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Proc Nutr Soc. 2014 May;73(2):278-88. doi: 10.1017/S0029665113003935. Epub 2014 Feb 26.

The potential for dietary factors to prevent or treat osteoarthritis.

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1
School of Biological Sciences, University of East Anglia, Norwich NR4 7TJ, UK.
2
Norwich Medical School, University of East Anglia, Norwich NR4 7TJ, UK.

Abstract

Osteoarthritis (OA) is a degenerative joint disease for which there are no disease-modifying drugs. It is a leading cause of disability in the UK. Increasing age and obesity are both major risk factors for OA and the health and economic burden of this disease will increase in the future. Focusing on compounds from the habitual diet that may prevent the onset or slow the progression of OA is a strategy that has been under-investigated to date. An approach that relies on dietary modification is clearly attractive in terms of risk/benefit and more likely to be implementable at the population level. However, before undertaking a full clinical trial to examine potential efficacy, detailed molecular studies are required in order to optimise the design. This review focuses on potential dietary factors that may reduce the risk or progression of OA, including micronutrients, fatty acids, flavonoids and other phytochemicals. It therefore ignores data coming from classical inflammatory arthritides and nutraceuticals such as glucosamine and chondroitin. In conclusion, diet offers a route by which the health of the joint can be protected and OA incidence or progression decreased. In a chronic disease, with risk factors increasing in the population and with no pharmaceutical cure, an understanding of this will be crucial.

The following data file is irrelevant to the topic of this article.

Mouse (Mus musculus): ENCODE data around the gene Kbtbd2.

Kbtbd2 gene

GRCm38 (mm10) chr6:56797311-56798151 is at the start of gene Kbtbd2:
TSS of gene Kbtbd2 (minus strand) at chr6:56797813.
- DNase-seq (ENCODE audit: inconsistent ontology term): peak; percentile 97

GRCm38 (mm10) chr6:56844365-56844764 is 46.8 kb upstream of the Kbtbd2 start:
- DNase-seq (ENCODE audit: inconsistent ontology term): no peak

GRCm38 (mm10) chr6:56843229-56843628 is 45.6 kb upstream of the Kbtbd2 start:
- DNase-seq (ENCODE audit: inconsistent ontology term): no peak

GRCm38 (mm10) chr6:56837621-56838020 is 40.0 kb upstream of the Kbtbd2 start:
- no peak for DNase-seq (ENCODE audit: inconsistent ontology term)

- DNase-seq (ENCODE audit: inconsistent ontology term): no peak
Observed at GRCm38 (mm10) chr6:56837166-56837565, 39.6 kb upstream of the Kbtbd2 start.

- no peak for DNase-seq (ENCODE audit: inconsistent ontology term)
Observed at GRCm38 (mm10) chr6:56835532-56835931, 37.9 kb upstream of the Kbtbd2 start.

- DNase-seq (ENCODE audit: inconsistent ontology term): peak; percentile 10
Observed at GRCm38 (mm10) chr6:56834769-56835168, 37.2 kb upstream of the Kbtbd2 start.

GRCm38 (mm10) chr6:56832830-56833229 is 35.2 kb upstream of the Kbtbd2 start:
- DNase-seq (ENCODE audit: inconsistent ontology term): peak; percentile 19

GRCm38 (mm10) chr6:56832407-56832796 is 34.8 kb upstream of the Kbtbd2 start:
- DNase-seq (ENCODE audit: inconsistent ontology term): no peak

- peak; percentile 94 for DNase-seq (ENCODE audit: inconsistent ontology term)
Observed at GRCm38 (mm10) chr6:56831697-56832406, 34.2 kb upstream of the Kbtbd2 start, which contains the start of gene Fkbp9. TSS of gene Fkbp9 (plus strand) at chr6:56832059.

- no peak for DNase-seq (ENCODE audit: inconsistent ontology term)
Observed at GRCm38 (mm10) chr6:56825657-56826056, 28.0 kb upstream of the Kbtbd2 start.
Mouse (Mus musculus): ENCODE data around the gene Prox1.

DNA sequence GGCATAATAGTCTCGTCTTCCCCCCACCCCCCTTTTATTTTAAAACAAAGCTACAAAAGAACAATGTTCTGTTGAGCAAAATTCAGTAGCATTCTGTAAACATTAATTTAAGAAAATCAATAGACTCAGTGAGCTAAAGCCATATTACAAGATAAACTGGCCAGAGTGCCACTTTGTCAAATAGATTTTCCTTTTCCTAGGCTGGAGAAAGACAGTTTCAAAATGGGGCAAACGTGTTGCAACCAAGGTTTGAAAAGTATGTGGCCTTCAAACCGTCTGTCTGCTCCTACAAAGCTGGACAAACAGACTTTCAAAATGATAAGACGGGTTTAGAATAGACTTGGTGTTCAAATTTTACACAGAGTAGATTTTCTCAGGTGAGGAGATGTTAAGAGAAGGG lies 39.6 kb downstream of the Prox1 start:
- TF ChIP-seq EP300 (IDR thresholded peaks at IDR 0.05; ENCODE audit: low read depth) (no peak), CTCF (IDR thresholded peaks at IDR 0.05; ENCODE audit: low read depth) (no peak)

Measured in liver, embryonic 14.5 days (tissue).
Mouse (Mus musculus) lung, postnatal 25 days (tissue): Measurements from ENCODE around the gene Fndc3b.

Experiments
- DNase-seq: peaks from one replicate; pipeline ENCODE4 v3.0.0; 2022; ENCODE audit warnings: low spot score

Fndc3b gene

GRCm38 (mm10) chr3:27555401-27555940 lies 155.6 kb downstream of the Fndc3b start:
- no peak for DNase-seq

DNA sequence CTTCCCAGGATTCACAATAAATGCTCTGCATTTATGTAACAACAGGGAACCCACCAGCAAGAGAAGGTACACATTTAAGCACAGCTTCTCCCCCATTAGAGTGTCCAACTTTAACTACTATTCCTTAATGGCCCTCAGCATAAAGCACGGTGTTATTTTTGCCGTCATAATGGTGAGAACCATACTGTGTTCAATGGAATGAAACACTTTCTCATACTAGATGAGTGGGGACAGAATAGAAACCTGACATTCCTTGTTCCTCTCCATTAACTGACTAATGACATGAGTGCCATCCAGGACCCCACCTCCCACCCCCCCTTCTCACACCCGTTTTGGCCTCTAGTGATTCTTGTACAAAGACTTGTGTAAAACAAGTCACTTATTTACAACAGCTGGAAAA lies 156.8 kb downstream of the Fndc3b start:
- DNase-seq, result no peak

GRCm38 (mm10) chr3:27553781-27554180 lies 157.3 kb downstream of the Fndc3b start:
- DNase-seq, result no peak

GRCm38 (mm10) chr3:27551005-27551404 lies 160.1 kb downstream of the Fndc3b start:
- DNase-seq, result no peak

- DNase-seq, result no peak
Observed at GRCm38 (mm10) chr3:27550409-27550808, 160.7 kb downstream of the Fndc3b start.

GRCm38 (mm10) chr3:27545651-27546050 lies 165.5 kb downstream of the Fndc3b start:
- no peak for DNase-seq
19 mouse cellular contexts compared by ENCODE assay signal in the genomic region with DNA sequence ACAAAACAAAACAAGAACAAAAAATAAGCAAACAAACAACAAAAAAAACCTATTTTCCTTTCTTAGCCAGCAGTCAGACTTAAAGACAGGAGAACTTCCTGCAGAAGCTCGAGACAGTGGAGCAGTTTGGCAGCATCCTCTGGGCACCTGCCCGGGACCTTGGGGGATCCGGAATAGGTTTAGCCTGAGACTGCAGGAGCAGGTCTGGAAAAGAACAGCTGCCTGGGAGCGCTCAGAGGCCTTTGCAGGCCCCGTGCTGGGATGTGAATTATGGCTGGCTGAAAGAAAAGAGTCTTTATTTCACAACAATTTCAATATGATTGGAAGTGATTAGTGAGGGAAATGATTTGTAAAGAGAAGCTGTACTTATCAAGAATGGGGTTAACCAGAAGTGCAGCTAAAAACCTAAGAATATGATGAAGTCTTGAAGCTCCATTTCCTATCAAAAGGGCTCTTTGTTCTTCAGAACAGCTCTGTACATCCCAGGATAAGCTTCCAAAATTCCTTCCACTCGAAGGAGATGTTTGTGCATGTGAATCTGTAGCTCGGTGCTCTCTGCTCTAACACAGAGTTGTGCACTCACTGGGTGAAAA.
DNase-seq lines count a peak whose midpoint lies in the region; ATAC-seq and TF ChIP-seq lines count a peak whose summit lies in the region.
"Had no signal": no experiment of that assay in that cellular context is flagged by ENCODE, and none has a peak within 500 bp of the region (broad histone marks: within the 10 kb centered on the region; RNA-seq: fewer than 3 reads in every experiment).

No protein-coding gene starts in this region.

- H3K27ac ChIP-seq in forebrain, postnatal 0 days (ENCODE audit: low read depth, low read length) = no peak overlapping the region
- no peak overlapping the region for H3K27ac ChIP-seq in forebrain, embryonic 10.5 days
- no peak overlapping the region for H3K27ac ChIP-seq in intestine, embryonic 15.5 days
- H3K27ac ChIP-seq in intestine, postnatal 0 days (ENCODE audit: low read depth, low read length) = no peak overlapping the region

PMID:
24572502
DOI:
10.1017/S0029665113003935
[Indexed for MEDLINE]
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